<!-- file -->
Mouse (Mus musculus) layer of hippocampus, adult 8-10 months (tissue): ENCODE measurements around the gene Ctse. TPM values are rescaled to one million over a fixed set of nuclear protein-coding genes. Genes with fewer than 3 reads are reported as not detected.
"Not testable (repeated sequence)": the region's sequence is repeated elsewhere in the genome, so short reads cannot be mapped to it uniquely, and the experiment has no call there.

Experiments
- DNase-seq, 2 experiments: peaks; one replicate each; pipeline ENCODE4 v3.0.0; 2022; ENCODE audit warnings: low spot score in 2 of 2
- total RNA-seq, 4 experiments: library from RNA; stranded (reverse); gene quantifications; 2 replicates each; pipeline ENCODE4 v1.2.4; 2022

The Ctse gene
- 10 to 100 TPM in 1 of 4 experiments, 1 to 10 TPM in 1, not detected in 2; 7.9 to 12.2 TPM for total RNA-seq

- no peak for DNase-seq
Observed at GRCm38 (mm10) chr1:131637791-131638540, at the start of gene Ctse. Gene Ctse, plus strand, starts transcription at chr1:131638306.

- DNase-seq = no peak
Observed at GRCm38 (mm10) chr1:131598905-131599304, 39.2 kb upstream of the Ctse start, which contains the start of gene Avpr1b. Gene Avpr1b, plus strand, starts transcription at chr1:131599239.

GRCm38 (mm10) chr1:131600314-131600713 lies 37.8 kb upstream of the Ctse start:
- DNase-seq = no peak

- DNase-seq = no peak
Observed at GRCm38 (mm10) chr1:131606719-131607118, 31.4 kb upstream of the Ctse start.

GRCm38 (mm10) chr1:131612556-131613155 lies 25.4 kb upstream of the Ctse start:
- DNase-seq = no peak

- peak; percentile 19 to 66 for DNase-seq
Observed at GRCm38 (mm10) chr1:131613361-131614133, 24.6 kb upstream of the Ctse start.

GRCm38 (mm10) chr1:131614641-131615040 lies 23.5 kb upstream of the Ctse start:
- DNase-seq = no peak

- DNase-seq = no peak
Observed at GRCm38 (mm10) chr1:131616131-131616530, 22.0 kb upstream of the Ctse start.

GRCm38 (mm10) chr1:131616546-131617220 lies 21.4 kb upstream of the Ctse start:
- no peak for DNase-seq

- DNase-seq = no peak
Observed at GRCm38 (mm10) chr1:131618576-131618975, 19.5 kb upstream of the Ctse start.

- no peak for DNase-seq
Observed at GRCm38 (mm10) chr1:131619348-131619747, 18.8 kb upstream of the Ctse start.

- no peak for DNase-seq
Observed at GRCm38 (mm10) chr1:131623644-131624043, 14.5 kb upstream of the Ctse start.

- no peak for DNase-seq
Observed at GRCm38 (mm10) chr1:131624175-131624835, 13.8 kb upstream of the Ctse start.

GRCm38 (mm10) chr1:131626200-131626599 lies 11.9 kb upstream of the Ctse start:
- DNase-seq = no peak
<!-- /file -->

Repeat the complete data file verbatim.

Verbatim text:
Mouse (Mus musculus) layer of hippocampus, adult 8-10 months (tissue): ENCODE measurements around the gene Ctse. TPM values are rescaled to one million over a fixed set of nuclear protein-coding genes. Genes with fewer than 3 reads are reported as not detected.
"Not testable (repeated sequence)": the region's sequence is repeated elsewhere in the genome, so short reads cannot be mapped to it uniquely, and the experiment has no call there.

Experiments
- DNase-seq, 2 experiments: peaks; one replicate each; pipeline ENCODE4 v3.0.0; 2022; ENCODE audit warnings: low spot score in 2 of 2
- total RNA-seq, 4 experiments: library from RNA; stranded (reverse); gene quantifications; 2 replicates each; pipeline ENCODE4 v1.2.4; 2022

The Ctse gene
- 10 to 100 TPM in 1 of 4 experiments, 1 to 10 TPM in 1, not detected in 2; 7.9 to 12.2 TPM for total RNA-seq

- no peak for DNase-seq
Observed at GRCm38 (mm10) chr1:131637791-131638540, at the start of gene Ctse. Gene Ctse, plus strand, starts transcription at chr1:131638306.

- DNase-seq = no peak
Observed at GRCm38 (mm10) chr1:131598905-131599304, 39.2 kb upstream of the Ctse start, which contains the start of gene Avpr1b. Gene Avpr1b, plus strand, starts transcription at chr1:131599239.

GRCm38 (mm10) chr1:131600314-131600713 lies 37.8 kb upstream of the Ctse start:
- DNase-seq = no peak

- DNase-seq = no peak
Observed at GRCm38 (mm10) chr1:131606719-131607118, 31.4 kb upstream of the Ctse start.

GRCm38 (mm10) chr1:131612556-131613155 lies 25.4 kb upstream of the Ctse start:
- DNase-seq = no peak

- peak; percentile 19 to 66 for DNase-seq
Observed at GRCm38 (mm10) chr1:131613361-131614133, 24.6 kb upstream of the Ctse start.

GRCm38 (mm10) chr1:131614641-131615040 lies 23.5 kb upstream of the Ctse start:
- DNase-seq = no peak

- DNase-seq = no peak
Observed at GRCm38 (mm10) chr1:131616131-131616530, 22.0 kb upstream of the Ctse start.

GRCm38 (mm10) chr1:131616546-131617220 lies 21.4 kb upstream of the Ctse start:
- no peak for DNase-seq

- DNase-seq = no peak
Observed at GRCm38 (mm10) chr1:131618576-131618975, 19.5 kb upstream of the Ctse start.

- no peak for DNase-seq
Observed at GRCm38 (mm10) chr1:131619348-131619747, 18.8 kb upstream of the Ctse start.

- no peak for DNase-seq
Observed at GRCm38 (mm10) chr1:131623644-131624043, 14.5 kb upstream of the Ctse start.

- no peak for DNase-seq
Observed at GRCm38 (mm10) chr1:131624175-131624835, 13.8 kb upstream of the Ctse start.

GRCm38 (mm10) chr1:131626200-131626599 lies 11.9 kb upstream of the Ctse start:
- DNase-seq = no peak